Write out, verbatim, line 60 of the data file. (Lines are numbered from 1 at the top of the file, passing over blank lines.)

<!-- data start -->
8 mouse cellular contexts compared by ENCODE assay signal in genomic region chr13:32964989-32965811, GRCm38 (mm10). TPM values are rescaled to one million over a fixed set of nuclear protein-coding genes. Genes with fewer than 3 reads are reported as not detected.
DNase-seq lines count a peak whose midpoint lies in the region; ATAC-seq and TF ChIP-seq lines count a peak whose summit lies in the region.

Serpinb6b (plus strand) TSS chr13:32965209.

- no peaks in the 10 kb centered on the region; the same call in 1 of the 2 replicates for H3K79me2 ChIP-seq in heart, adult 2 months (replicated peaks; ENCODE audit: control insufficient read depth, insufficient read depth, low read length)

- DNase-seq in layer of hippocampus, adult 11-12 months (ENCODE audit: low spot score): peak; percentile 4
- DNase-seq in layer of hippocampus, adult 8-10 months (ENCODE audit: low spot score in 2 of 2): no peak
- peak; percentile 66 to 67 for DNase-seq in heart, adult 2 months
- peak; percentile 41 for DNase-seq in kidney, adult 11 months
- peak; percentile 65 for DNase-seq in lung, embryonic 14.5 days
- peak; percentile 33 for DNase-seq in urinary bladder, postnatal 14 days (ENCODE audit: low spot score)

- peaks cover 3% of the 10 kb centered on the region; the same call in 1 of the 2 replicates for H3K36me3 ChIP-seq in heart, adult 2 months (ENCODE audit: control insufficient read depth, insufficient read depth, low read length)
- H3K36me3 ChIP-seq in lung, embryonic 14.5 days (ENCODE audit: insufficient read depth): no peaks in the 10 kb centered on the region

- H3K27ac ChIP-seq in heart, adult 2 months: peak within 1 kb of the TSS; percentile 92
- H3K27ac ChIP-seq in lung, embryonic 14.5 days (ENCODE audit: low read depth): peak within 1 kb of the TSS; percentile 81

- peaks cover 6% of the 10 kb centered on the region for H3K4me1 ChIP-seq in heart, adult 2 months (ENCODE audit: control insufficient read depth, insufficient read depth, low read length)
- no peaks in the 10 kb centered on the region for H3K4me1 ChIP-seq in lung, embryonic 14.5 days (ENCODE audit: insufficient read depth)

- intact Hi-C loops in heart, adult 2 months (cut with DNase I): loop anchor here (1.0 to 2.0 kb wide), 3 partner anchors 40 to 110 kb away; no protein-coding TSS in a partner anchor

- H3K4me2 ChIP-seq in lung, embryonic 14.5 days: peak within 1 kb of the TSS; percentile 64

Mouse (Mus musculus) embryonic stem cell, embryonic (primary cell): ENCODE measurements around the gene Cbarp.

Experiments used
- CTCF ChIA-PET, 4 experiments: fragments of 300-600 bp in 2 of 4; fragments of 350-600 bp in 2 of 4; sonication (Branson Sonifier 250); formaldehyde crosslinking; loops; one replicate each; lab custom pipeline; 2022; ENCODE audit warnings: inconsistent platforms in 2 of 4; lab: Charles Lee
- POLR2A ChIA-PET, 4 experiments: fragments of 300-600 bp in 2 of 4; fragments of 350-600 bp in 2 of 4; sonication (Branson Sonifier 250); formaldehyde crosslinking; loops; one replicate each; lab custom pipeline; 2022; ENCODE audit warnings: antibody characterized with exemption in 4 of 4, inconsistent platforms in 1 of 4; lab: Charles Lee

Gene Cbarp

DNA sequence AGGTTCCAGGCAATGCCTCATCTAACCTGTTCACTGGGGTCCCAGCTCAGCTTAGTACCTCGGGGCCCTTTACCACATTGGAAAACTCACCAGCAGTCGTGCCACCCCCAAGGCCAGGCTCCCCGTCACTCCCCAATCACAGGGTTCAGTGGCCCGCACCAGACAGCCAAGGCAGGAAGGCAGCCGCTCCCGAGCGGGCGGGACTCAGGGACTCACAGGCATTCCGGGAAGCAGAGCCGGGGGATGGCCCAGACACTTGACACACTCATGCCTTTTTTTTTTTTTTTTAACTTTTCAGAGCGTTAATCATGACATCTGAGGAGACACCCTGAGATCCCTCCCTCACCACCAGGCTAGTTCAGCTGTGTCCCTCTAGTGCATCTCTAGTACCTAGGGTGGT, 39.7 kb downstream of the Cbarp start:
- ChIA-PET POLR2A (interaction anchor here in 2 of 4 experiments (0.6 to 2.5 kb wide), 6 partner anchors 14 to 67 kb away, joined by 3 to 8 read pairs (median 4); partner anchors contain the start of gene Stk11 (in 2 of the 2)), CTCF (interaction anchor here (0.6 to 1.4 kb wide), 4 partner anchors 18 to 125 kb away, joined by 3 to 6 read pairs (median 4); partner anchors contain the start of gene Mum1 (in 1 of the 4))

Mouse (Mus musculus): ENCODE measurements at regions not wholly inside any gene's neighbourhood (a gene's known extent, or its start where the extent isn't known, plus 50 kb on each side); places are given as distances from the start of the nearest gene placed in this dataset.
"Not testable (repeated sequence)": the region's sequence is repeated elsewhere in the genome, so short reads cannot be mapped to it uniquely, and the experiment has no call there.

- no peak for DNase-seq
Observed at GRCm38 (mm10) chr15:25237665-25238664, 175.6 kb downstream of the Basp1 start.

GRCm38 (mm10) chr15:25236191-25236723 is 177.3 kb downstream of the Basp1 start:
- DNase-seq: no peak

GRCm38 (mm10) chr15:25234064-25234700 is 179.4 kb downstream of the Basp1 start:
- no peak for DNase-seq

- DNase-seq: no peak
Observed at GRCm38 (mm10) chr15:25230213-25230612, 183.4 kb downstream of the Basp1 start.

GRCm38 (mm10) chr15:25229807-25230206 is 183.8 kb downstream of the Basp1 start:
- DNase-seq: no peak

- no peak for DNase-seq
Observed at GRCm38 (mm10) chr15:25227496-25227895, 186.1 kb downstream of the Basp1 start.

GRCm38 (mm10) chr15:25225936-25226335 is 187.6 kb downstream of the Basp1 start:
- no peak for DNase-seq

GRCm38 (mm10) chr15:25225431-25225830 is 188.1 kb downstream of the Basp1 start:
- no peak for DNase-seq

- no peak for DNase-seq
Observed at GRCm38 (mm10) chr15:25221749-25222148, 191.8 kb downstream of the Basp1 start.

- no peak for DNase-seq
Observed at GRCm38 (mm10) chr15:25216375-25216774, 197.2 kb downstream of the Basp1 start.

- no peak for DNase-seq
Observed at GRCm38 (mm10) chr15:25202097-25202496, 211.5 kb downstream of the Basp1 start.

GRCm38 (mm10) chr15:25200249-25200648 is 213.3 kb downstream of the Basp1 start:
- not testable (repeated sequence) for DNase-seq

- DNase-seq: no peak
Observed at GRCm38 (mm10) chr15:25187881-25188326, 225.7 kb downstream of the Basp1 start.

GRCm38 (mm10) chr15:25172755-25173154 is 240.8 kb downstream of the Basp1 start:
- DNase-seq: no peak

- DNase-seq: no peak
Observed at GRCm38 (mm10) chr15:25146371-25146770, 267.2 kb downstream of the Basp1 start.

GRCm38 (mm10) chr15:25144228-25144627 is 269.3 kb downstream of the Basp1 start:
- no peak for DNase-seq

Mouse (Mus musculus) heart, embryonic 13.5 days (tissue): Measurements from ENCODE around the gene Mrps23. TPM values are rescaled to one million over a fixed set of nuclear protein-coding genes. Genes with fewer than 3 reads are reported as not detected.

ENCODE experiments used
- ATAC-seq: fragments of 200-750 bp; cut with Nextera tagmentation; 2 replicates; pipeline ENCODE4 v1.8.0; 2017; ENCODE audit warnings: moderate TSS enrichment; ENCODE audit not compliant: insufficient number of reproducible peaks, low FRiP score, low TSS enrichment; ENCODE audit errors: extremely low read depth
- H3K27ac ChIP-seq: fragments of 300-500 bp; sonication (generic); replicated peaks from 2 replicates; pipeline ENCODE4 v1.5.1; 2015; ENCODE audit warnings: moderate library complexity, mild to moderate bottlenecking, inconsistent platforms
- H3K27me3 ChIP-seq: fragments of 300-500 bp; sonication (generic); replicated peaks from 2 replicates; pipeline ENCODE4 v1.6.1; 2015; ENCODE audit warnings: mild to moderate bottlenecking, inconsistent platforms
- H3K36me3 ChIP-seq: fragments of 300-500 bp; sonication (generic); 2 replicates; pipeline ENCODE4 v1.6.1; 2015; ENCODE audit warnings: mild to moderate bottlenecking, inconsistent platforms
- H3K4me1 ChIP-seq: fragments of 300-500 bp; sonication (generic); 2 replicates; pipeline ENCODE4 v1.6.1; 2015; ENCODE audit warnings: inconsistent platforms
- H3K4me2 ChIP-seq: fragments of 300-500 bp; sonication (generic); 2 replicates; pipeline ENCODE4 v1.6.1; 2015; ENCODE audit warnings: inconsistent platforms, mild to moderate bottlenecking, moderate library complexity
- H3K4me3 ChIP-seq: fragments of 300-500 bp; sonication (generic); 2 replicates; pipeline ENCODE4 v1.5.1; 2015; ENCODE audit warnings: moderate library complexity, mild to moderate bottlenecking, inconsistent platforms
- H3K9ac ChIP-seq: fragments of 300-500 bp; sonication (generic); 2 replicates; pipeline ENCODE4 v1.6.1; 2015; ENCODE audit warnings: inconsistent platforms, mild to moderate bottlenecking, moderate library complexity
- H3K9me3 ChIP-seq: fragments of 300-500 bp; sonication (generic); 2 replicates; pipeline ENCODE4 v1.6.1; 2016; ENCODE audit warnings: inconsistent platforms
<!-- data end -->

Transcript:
Mouse (Mus musculus) heart, embryonic 13.5 days (tissue): Measurements from ENCODE around the gene Mrps23. TPM values are rescaled to one million over a fixed set of nuclear protein-coding genes. Genes with fewer than 3 reads are reported as not detected.